If you are wanting your horse to work on their inside bend you can shorten the inside rein just slightly to bring your horse's head to the inside of the circle. Make sure you work both sides evenly. And, if this is a new concept for your horse, only exercise them in short doses. Working them in a new way for too long can get you a very stiff and sore horse.
Be sure to check back as we explore other pieces of equipment you can use while lunging or riding your horse! And as always, if you have any questions please feel free to reach out!
If you are wanting to try out earplugs you can purchase them at many tack stores, they are black so they fade away into the shadows of a horse's ears to be discrete or you can find them online. If you aren't successful in finding earplugs in person and don't want to wait on shipping you can go to a pet store and find cat toys that are the exact same, just brightly colored (this can be helpful so you don't forget to take them out). They either look like little squishy golf balls, or I've seen them look like soccer balls too. I promise these work equally as well, you just wouldn't want to horse show in them.
To put in earplugs, stand off to the side of your horse. If your horse has never worn earplugs before use on hand to gently grab the ear and the other to place the plug. Horses new to earplugs will lift their head away from you as you try to shove something in their ear, keep holding on to the ear and keep the other hand next to the ear. Once they realize you aren't going to hurt them they will let you put in the earplug. This may take some time, don't give up. Giving up tells your horse that behavior wins and the next time you try they will behave worse in order for you to stop.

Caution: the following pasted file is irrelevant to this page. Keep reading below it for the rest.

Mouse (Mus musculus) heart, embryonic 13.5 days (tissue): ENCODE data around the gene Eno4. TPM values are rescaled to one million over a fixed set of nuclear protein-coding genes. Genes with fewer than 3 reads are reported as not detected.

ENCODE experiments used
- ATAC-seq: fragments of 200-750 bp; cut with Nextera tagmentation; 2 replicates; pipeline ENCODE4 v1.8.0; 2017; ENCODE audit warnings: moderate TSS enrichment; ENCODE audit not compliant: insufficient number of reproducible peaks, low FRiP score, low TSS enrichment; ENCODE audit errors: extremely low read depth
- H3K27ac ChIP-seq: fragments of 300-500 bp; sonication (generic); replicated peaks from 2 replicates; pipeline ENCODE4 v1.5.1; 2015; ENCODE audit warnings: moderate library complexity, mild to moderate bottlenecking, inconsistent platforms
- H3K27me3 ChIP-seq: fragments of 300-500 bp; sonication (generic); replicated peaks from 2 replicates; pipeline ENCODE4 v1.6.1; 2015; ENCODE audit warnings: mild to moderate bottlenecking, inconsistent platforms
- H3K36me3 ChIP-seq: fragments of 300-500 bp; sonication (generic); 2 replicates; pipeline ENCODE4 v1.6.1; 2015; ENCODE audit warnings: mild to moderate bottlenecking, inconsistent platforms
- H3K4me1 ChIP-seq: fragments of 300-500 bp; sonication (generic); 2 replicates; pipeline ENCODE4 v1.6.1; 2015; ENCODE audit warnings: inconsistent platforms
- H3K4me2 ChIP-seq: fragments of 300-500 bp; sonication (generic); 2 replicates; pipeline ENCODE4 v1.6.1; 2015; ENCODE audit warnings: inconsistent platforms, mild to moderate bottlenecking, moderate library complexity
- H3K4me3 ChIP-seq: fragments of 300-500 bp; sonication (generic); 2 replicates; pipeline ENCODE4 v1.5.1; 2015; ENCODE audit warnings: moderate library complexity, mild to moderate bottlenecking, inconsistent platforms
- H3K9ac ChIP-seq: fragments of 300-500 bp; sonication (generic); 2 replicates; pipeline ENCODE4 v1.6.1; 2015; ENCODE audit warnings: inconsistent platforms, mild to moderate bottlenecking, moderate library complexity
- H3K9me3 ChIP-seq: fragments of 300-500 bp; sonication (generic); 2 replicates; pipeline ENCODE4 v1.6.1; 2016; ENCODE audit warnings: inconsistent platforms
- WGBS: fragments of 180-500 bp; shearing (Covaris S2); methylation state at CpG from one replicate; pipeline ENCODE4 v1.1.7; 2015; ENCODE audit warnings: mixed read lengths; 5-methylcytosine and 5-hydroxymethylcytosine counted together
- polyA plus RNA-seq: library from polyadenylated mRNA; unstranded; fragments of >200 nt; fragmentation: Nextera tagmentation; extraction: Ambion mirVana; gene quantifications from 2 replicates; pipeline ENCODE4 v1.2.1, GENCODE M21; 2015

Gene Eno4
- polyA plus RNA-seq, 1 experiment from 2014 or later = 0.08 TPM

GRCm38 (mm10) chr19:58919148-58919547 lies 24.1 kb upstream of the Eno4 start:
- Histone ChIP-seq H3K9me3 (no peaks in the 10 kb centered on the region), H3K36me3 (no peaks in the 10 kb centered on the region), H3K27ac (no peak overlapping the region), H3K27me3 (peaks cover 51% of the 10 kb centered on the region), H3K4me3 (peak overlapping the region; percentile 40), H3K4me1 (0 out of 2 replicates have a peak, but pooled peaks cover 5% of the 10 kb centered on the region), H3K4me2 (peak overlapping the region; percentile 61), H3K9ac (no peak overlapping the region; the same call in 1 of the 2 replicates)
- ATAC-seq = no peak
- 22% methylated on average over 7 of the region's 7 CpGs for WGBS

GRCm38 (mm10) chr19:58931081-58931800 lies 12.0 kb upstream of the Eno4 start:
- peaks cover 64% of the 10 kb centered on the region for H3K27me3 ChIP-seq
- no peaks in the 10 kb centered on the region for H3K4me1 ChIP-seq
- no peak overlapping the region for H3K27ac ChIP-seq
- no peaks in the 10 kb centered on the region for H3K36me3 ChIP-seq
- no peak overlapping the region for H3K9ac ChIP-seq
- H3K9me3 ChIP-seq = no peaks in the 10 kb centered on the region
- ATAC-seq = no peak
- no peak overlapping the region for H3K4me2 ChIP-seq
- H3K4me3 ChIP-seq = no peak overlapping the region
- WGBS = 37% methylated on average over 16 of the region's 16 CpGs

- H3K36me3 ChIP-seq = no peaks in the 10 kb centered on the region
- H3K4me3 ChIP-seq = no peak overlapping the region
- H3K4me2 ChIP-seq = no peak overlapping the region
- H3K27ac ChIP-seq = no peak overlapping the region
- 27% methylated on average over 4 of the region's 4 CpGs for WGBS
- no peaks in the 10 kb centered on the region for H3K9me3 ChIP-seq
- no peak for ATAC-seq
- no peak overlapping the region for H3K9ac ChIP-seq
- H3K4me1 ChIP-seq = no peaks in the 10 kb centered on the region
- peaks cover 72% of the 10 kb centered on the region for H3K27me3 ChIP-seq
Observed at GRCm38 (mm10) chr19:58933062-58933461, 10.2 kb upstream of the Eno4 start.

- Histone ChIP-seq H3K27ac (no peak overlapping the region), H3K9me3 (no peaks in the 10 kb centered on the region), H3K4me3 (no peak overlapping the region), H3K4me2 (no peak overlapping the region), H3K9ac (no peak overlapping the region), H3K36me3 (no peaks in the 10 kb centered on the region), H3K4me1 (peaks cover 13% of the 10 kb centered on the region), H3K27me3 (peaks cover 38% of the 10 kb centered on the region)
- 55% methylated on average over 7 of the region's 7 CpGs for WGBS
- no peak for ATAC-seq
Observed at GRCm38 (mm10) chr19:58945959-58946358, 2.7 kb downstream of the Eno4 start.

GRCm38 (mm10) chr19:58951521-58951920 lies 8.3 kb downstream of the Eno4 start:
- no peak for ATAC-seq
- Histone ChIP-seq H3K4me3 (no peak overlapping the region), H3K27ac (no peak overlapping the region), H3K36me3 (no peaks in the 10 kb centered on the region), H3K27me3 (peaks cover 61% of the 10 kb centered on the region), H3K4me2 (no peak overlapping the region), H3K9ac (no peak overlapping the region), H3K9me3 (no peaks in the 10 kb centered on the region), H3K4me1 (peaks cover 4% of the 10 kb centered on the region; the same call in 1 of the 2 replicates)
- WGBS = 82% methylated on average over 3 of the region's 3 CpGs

When your horse accepts you putting in the ear plug make sure you push it in as far as it will go. Don't worry you will not ever get the earplug in sooo far that you can't get it out. You might hear or feel a little pop, that means you've got it in the right place. The reason you need to put the ear plug so far into the horse's ear is because as soon as your finished they will most likely shake their head in order to get comfortable with this new feeling. And when they do that, if your earplug isn't in far enough it will come flying out and go bouncing down the aisle. Repeat for the other ear and voila, you're all set!
If you have any questions please feel free to contact me or leave a comment!
The second reason would be for exercise. Working your horse on the lunge line is a perfect solution for those days when you maybe don't have time or the energy to fully tack up and ride. There are many different pieces of equipment that can help teach your horse how to hold themselves properly. We will go over those in posts to come.
Another important reason to know how to lunge is when you need to for the vet. Many times lamenesses only show up on a circle and knowing what you are doing and having your horse know whats happening is key to helping the vet.